Stephanie Brown, an associate professor in the Center for Medical Humanities, Compassionate Care, and Bioethics in the Department of Preventive Medicine at Stony Brook University School of Medicine, is one of nine researchers from the United States and Great Britain to receive the 2010 Science of Generosity Award, issued by the University of Notre Dame. Brown received the award for her research that will use neuroimaging to test whether generosity is related to parental instincts. The award includes a two-year $150,000 grant.
The Science of Generosity Initiative is funded by the John Templeton Foundation to Christian Smith, Director of the University of Notre Dame Center for the Study of Religion and Society. 2010 marks the second year the initiative awarded top researchers who use scientifically rigorous methods from a variety of diverse perspectives to study the origins, manifestations, and consequences of generosity. This year, the Initiative received 327 proposals by scholars. Only nine received awards.
Brown’s research for the award is titled “The Neural Circuitry Underlying Altruistic Behavior.” Through neuroimaging and behavioral methods, she and her co-investigator James Swain at the University of Michigan, will examine how altruistic behavior engages a suite of cognitions, emotions, and neurophysiological circuitry that amount to a caregiving behavioral system that motivates parental and other forms of caretaking behavior.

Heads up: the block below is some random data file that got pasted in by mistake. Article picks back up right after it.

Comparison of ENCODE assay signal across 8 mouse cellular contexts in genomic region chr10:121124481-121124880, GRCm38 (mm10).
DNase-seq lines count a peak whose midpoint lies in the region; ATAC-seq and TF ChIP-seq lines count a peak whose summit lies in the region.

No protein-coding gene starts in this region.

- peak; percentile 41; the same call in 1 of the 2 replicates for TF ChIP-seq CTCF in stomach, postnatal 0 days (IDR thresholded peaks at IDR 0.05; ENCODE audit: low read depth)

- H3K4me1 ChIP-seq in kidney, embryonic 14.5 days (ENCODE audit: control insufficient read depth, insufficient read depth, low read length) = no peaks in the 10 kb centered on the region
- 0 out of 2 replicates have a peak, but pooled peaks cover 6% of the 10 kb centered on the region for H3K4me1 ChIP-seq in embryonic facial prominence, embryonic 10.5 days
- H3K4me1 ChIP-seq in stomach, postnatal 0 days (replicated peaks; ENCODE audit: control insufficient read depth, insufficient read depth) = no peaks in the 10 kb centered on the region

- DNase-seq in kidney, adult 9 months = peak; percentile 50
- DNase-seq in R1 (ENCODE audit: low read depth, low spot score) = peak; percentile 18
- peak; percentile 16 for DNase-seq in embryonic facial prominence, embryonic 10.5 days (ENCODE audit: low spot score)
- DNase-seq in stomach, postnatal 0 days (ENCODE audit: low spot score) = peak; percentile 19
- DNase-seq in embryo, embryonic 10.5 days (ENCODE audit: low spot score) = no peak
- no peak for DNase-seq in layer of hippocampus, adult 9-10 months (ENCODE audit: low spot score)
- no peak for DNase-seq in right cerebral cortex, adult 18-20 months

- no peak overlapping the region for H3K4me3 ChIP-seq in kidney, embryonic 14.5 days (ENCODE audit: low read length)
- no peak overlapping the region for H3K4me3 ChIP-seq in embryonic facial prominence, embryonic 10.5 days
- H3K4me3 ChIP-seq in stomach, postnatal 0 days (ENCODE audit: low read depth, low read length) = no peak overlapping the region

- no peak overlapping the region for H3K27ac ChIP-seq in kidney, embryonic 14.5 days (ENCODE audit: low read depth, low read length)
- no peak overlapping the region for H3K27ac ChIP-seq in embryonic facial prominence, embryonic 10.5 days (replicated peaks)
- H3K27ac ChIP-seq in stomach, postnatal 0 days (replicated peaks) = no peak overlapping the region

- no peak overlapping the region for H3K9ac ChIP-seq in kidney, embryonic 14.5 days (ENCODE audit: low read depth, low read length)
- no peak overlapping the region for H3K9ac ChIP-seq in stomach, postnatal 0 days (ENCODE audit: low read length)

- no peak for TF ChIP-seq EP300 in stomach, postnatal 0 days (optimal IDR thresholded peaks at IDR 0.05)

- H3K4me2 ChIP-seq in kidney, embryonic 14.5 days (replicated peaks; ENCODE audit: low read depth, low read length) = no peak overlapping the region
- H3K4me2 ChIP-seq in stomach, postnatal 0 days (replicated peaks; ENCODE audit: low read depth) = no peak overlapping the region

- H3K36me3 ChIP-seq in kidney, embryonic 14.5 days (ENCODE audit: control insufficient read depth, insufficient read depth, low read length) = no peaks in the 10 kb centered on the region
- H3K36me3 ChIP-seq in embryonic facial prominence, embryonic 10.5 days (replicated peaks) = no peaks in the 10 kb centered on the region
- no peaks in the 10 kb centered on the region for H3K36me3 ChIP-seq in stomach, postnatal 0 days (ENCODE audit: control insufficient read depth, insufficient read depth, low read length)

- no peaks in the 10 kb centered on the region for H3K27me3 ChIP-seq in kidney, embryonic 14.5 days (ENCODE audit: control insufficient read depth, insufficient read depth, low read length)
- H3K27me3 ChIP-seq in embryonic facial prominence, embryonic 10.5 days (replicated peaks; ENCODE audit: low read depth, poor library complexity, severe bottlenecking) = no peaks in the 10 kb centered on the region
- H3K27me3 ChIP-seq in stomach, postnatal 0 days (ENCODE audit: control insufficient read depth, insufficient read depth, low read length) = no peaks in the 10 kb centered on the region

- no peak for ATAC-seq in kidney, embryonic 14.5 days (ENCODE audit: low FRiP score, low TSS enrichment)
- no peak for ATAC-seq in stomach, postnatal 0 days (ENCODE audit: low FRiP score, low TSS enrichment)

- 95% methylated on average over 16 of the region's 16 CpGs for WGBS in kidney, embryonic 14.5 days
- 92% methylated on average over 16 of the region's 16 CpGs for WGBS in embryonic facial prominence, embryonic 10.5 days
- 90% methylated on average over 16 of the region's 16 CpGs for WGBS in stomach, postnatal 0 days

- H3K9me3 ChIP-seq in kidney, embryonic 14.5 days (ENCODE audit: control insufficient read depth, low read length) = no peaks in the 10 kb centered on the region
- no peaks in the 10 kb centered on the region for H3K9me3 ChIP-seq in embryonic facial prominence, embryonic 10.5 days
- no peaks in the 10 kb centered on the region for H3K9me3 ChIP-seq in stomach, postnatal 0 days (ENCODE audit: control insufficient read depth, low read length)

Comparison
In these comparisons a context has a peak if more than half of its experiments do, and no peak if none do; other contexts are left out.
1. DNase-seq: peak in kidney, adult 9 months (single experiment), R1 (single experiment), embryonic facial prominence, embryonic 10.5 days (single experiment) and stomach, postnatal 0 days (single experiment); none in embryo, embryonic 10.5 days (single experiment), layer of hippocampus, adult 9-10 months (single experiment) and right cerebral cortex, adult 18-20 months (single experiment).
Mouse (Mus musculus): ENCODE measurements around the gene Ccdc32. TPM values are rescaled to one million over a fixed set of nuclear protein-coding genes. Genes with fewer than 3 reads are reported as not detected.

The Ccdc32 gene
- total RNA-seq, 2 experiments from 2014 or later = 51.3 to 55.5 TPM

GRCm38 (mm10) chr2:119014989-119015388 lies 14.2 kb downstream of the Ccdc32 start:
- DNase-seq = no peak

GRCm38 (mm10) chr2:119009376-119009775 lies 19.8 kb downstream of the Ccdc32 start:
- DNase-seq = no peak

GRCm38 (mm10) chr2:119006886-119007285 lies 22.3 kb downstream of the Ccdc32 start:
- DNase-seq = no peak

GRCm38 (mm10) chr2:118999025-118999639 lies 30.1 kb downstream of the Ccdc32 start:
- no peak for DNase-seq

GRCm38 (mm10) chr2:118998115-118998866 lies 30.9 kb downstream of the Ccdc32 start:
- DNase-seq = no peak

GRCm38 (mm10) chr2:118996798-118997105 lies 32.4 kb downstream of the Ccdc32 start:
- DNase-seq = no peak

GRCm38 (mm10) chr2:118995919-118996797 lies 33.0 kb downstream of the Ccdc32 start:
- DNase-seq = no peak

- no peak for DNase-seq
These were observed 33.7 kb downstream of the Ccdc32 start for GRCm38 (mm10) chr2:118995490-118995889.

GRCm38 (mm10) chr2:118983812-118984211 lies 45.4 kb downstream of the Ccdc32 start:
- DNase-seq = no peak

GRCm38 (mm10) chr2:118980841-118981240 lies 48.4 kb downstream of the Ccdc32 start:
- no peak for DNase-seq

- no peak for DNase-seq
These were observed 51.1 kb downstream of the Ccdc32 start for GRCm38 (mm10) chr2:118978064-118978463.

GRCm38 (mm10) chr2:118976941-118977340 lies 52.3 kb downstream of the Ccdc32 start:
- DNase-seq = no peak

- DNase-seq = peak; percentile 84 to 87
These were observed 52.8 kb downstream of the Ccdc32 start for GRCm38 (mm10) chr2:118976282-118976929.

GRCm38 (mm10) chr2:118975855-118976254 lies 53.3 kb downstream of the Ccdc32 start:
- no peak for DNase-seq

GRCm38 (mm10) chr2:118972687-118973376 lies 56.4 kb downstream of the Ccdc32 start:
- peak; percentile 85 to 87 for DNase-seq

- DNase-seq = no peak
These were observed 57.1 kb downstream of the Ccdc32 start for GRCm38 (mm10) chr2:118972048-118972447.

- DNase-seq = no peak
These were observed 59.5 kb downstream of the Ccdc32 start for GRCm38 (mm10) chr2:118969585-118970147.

“We will randomly assign individuals to help others and determine whether helping behavior recruits brain regions that have been identified as part of the neurohormonal basis of maternal care,” said Brown.
Her Science of Generosity project also fits within her research program, demonstrating health benefits of helping others, including showing that helping behavior is related to longevity. The project may help to understand more about the mechanism for this effect.
Much of Brown’s research focuses on the neuro-affective mechanisms underlying altruistic and pro-social behavior. She has received grants from the National Science Foundation to examine the physiological consequences of helping others. More broadly, Brown and colleagues at Stony Brook and from the University of Michigan are designing research to shed light into the mechanisms underlying a caregiving motivational system, including its evolutionary origins and its implications for compassionate care, medicine, economic behavior, conflict, and other attitudes and behaviors.
In spring 2011, Brown will have an edited volume, “Moving Beyond Self Interest: Perspectives from Evolutionary Biology, Neuroscience, and the Social Sciences.” The book includes new models of human caregiving and describes implications of this new field for economics, social policy, and political science.